When trail running, there is reduced stress on the joints and muscles due to the soft ground underneath.

Needless to say, the likelihood of running injuries is greatly reduced and you’ll have reduced aches and pains experienced by road runners.

3. Working different muscle groups

Photo by Kelsey Johnson from Pexels

Trail running is an experience characterised by environmental diversity and dynamic surfaces to run on.

During the runs you’ll be jumping over rocks, ducking under tree branches, keeping your balance on uneven ground, and jumping over obstacles, all of which will use a suite of different muscle groups in your lower and upper legs.

What’s more, your core will be heavily engaged as you work to keep balance and maintain strength during the workout.

4. Mental health benefits

Numerous studies have shown that just by being in nature, you can enjoy huge reductions in stress, fear, anger, worry and experience pleasant emotions in their place. Exposure to nature is one of the best stress relievers out there and it’s totally free.

Running on the trail is a great way to kill two birds with one stone; you get a powerful workout completed and you get to profit from the astounding mental health benefits. Why not kill three birds with one stone and bring some buddies along to socialise to?

5. Your brain gets a workout

When you run on a road, it’s easy to get lost in your thoughts and switch off. The way forward is generally the same and there’s no sudden terrain changes to contend with.

On the other hand, trail running is the complete opposite. Focusing on the gains and descends, the nooks and the crannies, the rocks and the roots, and the steps and the slopes, all make trail running a workout for your brain. Trail running will certainly keep you on your mental toes.

6. Variety in your running

Photo by Runners First.

As poet William Cowper said, ‘variety is the spice of life.’

When you run on the same old roads day in day out, it can be easy to get bored quickly. With trail running, there always be new things to experience.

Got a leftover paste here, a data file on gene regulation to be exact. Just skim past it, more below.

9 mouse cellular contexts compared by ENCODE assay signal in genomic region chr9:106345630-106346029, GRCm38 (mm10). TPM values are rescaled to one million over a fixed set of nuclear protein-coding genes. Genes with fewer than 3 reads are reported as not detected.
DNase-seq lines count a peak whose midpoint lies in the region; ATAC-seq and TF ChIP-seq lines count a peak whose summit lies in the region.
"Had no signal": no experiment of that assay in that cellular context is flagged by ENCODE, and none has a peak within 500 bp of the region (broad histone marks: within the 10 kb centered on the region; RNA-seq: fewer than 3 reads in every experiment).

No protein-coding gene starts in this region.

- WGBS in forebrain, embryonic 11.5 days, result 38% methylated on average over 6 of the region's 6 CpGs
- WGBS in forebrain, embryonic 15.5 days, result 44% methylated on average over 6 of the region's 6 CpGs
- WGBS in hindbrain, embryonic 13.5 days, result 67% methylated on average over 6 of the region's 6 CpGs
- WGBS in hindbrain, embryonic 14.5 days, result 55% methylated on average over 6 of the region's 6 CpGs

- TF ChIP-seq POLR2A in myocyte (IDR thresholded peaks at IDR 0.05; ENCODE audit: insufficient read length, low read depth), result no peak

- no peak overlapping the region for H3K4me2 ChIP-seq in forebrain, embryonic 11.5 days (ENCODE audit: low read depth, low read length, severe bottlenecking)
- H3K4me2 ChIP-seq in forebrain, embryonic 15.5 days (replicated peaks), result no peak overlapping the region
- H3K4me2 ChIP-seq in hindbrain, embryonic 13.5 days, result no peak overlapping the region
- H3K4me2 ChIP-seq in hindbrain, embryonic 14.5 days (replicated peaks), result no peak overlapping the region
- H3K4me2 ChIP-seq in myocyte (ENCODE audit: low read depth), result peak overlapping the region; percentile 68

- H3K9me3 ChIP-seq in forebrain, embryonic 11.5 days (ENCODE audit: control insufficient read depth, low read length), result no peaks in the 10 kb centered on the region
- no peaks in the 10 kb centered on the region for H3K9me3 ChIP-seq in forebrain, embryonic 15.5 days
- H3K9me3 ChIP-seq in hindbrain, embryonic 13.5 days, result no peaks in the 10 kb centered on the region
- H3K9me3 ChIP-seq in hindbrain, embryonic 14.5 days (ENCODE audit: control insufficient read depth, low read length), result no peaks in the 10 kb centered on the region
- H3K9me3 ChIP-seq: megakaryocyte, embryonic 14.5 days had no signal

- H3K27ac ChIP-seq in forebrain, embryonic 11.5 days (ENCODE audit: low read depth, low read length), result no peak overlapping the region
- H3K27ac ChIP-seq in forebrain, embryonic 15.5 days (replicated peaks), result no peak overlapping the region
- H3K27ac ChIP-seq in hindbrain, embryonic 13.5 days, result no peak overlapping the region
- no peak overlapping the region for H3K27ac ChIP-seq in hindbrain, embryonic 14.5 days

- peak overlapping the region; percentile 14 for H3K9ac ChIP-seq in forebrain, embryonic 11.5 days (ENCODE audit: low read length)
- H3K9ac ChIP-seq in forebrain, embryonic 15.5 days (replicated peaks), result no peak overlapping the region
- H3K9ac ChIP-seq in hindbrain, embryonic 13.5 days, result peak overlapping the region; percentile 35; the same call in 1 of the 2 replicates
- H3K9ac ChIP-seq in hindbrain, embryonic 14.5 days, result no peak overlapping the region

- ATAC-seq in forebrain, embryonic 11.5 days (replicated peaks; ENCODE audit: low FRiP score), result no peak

In trail running you’ll absorb new sights, sounds, smells and sensations, as you embark on an adventure into nature each and every run.

What’s nice about trail running is that you can get totally different experiences running through the same trail depending on the time of year.

One of my personal favourite moments of trail running is when I get to see wild animals in their natural habitat. I’m a running David Attenborough in the making!

7. A unique sense of achievement

There’s a very particular unique sense of achievement that follows a trail running workout. Knowing that you’ve done something different and taken a workout through mother nature is a special feeling.

Unlike road running which usually feels like you’ve just run from one point to another, trail running is an experience of natural immersion where you often see tonnes of different environments. There’s always a feeling of having achieved something special at the end of trial workouts.

8. Fresh air

Photo by Tobias Bjørkli from Pexels

Something that’s really nice about trail running, especially for those that live in the hustle and bustle of city life, is the crisp fresh air.

It’s nice getting away from polluted city centres to get into nature where you can literally feel how much cleaner the air is in your lungs.

I’ve got a friend who is asthmatic yet when we go for a run in the woods, he always feels like he can actually breathe properly. The fresh air of the trail is an incredible benefit of running in this environment.

9. Fresh sounds

If you’re able to go deep enough into the trail, you’ll notice that the only sounds you hear are sounds coming from mother nature herself.

On the trail, you often hear a natural orchestra of sounds ranging from animals, the trees, rivers and streams, twigs snapping and the rustle of the wind.

Hearing only fresh sounds is nice because it gives us as modern-day humans a unique chance to reconnect with our primordial roots of how we have evolved to hear. This can be a nice break from the sound of cars and machines in built up areas.

10. It’s incredibly fun

Trail running is one of the most fun things you can do in life, let alone running.

Whether you’re climbing a mountain, hopping across forest streams or keeping your balance on woodland paths, trail running is an absolute joy.

If you want to make lasting and meaningful memories as a runner, I’d recommend you make a habit of trail running at least once a week. If you can do more, fantastic.